The release of the two American women – Ling and Lee – and a meeting with Kim Jong Il — was assured by North Korea as a primary precondition to Mr. Clinton’s visit. The success of Clinton’s “humanitarian effort” was not a surprise to those who were involved in the back channel negotiations. While everybody welcomed the happy ending of the two women’s saga, some now blame their “vainglorious” journalist adventure in crossing the North Korean border.
Conservative in Washington, including Senator John McCain, criticized Clinton’s visit as the wrong move that helped Kim Jong Il for propaganda. To them it was seen as a reward to the provocative North Korea that tested nuclear weapons and missiles. They say it would have been better to send someone less prominent than the former president.
Now we know that North Korea specifically wanted Bill Clinton to come to Pyongyang, rejecting a list of several other prominent Americans whom the administration had considered for sending to the North – including Ambassador Stephen Bosworth, former vice president Al Gore (the employer of the reporters), New Mexico governor Bill Richardson (who had secured the release of another American detainee from the North before), Senate foreign relations chairman John Kerry, another former president Jimmy Carter, Korea Society chairman Don Gregg and a few others.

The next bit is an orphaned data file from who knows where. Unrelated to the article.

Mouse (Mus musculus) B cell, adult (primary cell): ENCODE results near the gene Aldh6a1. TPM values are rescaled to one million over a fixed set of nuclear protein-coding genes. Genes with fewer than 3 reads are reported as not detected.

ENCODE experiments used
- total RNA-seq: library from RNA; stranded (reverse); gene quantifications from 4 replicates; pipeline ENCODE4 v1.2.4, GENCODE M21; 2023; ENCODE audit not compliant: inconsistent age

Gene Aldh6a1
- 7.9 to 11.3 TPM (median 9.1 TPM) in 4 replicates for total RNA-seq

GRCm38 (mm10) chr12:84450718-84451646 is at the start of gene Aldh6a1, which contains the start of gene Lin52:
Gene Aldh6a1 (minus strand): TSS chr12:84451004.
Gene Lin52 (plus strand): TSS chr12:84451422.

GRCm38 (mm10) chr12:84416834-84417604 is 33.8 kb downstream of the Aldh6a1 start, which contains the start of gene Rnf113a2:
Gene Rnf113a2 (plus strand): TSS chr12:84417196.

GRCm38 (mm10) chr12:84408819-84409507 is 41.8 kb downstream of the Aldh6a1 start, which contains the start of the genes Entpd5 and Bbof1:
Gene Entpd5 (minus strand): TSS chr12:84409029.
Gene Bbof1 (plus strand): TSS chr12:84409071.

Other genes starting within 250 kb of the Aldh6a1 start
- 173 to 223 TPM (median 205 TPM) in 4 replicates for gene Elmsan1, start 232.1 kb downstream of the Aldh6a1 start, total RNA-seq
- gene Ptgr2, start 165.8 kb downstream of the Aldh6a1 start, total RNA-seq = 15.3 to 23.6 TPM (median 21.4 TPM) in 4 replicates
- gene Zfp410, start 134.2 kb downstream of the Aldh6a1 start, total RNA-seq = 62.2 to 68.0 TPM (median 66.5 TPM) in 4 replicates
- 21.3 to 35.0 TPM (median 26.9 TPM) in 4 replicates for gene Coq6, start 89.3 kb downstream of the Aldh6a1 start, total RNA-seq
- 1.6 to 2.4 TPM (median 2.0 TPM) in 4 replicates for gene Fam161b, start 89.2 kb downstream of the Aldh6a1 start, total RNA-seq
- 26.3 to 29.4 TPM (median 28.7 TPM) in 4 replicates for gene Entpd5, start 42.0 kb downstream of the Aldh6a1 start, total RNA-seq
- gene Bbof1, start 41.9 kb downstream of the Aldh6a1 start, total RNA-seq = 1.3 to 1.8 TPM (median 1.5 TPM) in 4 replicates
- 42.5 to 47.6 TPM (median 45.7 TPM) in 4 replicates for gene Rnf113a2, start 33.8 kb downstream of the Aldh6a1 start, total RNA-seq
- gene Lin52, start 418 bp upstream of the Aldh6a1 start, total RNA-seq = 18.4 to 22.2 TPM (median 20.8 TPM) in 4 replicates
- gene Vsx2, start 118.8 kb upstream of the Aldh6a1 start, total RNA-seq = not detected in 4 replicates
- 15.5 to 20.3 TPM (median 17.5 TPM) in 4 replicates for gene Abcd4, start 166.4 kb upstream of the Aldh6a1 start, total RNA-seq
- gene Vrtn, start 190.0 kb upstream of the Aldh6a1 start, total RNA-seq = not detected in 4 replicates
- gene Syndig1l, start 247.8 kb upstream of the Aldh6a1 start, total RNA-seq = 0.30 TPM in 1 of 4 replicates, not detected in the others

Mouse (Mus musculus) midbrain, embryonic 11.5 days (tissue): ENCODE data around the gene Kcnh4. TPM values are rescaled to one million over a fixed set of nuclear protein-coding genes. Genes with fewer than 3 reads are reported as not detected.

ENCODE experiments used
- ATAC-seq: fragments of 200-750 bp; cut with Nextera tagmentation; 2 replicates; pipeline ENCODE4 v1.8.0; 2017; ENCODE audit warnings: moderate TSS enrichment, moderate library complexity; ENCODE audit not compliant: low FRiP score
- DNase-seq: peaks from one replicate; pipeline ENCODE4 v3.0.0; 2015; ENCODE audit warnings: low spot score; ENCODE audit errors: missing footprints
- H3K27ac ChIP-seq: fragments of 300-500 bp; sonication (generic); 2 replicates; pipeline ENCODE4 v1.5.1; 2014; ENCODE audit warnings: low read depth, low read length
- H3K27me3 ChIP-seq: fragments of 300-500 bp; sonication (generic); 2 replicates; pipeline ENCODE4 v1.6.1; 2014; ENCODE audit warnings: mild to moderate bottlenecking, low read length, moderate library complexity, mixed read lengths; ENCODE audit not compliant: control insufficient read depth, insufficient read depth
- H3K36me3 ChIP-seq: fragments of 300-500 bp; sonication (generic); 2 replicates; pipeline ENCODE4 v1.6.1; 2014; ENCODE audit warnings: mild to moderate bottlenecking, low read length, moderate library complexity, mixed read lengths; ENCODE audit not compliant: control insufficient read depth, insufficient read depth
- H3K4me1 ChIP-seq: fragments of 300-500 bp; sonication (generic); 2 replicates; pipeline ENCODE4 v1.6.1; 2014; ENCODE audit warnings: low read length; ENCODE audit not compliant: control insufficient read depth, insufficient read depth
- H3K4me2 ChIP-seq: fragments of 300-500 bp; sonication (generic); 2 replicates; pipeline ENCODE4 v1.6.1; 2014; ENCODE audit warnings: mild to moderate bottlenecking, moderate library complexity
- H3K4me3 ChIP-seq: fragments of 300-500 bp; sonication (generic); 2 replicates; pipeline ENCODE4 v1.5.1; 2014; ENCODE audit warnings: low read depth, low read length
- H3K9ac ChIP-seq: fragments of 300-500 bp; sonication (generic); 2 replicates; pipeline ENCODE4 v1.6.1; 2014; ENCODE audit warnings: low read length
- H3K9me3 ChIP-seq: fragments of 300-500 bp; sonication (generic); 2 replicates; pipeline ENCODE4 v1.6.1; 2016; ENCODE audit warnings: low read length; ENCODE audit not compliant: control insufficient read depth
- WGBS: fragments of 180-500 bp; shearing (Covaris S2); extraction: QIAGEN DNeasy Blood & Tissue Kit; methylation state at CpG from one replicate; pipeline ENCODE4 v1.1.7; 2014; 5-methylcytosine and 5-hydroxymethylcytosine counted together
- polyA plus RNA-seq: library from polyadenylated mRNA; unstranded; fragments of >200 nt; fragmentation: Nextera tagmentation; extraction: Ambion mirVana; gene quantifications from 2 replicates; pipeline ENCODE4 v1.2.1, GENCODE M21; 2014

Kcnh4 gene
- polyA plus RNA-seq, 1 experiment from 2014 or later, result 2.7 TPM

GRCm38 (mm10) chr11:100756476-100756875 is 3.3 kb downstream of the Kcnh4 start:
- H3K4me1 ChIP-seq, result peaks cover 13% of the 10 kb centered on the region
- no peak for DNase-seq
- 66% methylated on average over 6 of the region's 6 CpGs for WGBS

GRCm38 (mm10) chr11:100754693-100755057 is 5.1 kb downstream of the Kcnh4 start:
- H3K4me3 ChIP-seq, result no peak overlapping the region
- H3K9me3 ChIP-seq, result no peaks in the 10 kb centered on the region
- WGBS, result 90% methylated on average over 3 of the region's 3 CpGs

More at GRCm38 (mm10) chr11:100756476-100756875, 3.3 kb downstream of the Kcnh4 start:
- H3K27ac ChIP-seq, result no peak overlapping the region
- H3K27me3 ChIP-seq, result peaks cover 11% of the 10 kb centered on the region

Clinton’s trip has ended the long discussed idea of sending a high level envoy, Since there are no other private Americans who would surpass Mr. Clinton in stature in the eyes of the North Koreans, there would be no practical need to send another private envoy to the North to persuade them to give up their nuclear ambition and to return to talks. In this context, a high level Track II approach is over, and diplomacy is back on Track I.
In any case, it is high time that both Washington and Pyongyang take a fresh look at where they are and to get out of the box in search for a bold pragmatic path toward a win-win resolution of the half century old U.S.-North Korea hostile relationship. North Korea can survive without nuclear weapons and the United States can undertake negotiations before the North gives up its nuclear programs. The Clinton trip offers both sides a fresh opportunity to make the first positive move.